A366 structure was drawn by means of Maestro 2D sketcher [37] and was then prepared with Schrödinger’s LigPrep tool [46]. All possible tautomeric forms and stereoisomers were generated at pH 7.0 ± 1.0 using Epik. Next, ConfGen was employed for the generation of a multi-conformational dataset: a maximum of 50 conformers was allowed, and the output conformations were energy-minimized using the default force field (OLPS_2005) [47, 48]. All conformers were used as input for rigid-body docking (Glide SP), whereas the lowest energy conformation was selected for flexible docking (IFD).

Docking studies: rigid-body docking (Glide SP) and flexible docking (IFD)

Three previously prepared crystal structures were selected for docking studies: two with Phe141 in the closed cage conformation (apo-form, PDB ID: 2NS2; peptide-bound form, PDB ID: 4H75) and one with the open cage (ligand-bound form, PDB ID: 6QPL) [7, 12, 34]. One water molecule in each protein was kept (2NS2: HOH363, 4H75: HOH416, 6QPL: HOH425) and considered in the docking procedure. The grid boxes were prepared by assigning Phe141 as the centroid and a cube of 15 Å was defined as the inner box.

Rigid-body docking (Glide SP)

Molecular docking studies were carried out with Glide using the Standard Precision (SP) mode [35]. In this approach, the protein is maintained rigid in its original conformation, whereases ligands are treated as flexible by default. Within this work, we refer to such method as rigid-body docking. The options "sample ring conformation" and "reward intramolecular hydrogen bonds” were switched on and a maximum of three docking poses were output for each conformer; all other settings were kept as default. The predicted binding modes were analyzed by visual inspection of the top-scored poses.

Flexible docking (IFD)

Flexible docking studies were performed through Induced Fit Docking (IFD) [32]. Different settings were tested; specifically, the Extended Sampling protocol was chosen, and diverse sets of residues to be refined with Prime were examined. The ligand was always treated as flexible and sample ring conformations option was selected; all other settings were left as default. The final results reported here refer to three protocols which encompassed diverse combinations of residues treated as flexible: i) seven residues that constitute the pocket (His139, Phe141, Trp151, Tyr170, Tyr177, Tyr179, Asp184); ii) aromatic cage (Phe141, Trp151, Tyr170, Tyr177); iii) three amino acids (Phe141, Trp151, Asp184). The predicted binding modes were analyzed by visual inspection of the top-scored poses.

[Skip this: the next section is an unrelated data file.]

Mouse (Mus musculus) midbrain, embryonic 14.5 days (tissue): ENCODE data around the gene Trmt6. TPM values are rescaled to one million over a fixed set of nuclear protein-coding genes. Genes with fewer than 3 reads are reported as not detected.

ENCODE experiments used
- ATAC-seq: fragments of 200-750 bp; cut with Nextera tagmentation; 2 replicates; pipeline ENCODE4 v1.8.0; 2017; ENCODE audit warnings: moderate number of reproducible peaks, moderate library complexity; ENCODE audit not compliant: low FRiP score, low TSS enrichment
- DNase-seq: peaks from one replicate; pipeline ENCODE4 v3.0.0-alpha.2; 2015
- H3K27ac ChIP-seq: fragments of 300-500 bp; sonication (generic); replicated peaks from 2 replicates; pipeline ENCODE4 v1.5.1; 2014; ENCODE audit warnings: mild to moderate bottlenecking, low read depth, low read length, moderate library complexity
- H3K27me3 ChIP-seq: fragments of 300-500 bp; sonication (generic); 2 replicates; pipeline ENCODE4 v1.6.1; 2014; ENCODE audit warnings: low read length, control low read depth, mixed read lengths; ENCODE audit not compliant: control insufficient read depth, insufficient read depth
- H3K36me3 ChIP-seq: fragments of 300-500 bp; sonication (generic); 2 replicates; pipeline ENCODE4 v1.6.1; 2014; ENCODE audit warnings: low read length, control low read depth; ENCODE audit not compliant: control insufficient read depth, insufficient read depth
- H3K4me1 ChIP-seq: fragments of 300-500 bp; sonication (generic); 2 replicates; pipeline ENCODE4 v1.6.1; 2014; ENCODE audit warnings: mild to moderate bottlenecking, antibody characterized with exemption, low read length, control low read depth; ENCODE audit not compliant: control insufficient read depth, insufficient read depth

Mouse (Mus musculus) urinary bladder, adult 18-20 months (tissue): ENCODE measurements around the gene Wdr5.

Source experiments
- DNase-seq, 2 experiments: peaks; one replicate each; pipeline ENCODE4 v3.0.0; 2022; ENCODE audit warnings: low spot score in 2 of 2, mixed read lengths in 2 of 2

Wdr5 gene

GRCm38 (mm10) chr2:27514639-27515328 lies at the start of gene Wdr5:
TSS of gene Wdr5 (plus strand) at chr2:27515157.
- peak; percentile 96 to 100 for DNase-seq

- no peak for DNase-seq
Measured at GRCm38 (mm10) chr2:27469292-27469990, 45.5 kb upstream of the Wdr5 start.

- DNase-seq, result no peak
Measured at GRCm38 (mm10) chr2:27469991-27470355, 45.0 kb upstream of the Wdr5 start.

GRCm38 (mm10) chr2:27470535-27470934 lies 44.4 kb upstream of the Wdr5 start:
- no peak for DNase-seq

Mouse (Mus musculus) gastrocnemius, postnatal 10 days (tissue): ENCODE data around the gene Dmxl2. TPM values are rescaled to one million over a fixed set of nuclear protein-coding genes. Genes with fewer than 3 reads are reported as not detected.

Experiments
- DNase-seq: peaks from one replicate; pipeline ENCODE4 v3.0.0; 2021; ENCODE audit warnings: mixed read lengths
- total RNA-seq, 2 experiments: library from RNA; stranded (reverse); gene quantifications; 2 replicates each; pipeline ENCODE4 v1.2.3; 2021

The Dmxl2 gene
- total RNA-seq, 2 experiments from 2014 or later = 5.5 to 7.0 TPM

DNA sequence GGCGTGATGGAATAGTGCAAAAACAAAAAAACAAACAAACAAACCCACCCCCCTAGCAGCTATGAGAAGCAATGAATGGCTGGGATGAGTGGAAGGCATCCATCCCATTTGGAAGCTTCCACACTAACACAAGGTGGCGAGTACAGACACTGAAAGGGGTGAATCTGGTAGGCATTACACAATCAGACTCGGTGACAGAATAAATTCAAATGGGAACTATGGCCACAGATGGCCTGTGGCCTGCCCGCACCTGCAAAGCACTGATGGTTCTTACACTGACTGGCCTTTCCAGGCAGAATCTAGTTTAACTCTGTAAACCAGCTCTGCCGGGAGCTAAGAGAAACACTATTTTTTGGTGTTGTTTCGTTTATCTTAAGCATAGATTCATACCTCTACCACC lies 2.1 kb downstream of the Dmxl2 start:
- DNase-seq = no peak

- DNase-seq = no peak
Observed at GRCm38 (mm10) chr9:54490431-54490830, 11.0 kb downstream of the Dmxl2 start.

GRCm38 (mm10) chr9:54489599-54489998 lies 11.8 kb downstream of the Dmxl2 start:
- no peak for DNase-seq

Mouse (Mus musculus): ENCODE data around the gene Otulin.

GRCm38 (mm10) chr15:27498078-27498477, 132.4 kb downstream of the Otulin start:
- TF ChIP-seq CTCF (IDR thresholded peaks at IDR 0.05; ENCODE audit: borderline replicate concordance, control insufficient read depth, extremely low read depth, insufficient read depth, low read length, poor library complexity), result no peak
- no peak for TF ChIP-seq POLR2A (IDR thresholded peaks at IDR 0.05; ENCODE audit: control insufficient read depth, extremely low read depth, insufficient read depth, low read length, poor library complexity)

Molecular dynamics simulations

Four different MD simulations were run. Initially, the apo-protein (PDB ID: 2NS2, [34]) was explored in order to investigate the flexibility of the aromatic cage. Later, MD simulations of the predicted binding modes obtained from rigid-body docking with Glide SP (PDB ID: 2NS2) and IFD (PDB ID: 2NS2 and 4H75) were carried out to analyze their stability [7, 34]. Thus, the following structures were used as initial coordinates for the generation of the MD systems: 2NS2 as apo-form, rigid body docking as well as IFD pose of A366 in 2NS2, IFD pose of A366 in 4H75. The top-ranked docking poses were taken from the Glide SP docking and IFD studies described above. Desmond software suite was employed to set up the systems and run the MD simulations [31]. The systems were solvated using the TIP3P water model in a Periodic Boundary Conditions orthorhombic box of 10 Å and neutralized with Na+ ions at a salt concentration of 0.15 M. For all simulations, the OPLS3 force field and NPT (temperature (T), pressure (P), and the number of particles (N)) ensemble was used. Before performing the production simulation, the default Desmond protocol for energy minimization and model relaxation were utilized. Finally, 50 ns MD simulations with a trajectory interval of 5 ps were carried out at a temperature of 300° K in the NPT ensemble using a Nose–Hoover chain thermostat and a Martyna-Tobias-Klein barostat (1.01325 bar). For the second MD simulation of 2NS2 apo-form system the time was extended to 500 ns.

For the analysis of the MD simulations, three Schrödinger’s tools were used: Simulation Interactions Diagram (SID), Simulation Event Analysis (SEA) and Desmond trajectory clustering script [31]. SID was employed to generate the ligand’s root mean square fluctuations (RMSF) and root mean square deviation (RMSD). Meanwhile, SEA was used to obtain the RMSD and RMSF values for the proteins and the occupancy rates of the investigated hydrogen bonds among the protein residues and the ligand intramolecular hydrogen bond. The retrieved values were then plotted using R package. The Desmond trajectory clustering script was used to cluster the MD simulation frames of 2NS2 apo-form based on the RMSD matrix of Phe141 (heavy atoms).

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Luise, C., Robaa, D. & Sippl, W. Exploring aromatic cage flexibility of the histone methyllysine reader protein Spindlin1 and its impact on binding mode prediction: an in silico study. J Comput Aided Mol Des 35, 695–706 (2021). https://doi.org/10.1007/s10822-021-00391-9

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Keywords

  • Spindlin
  • Histone reader proteins
  • Pocket flexibility
  • Molecular dynamics simulation
  • Induced fit docking
  • Epigenetics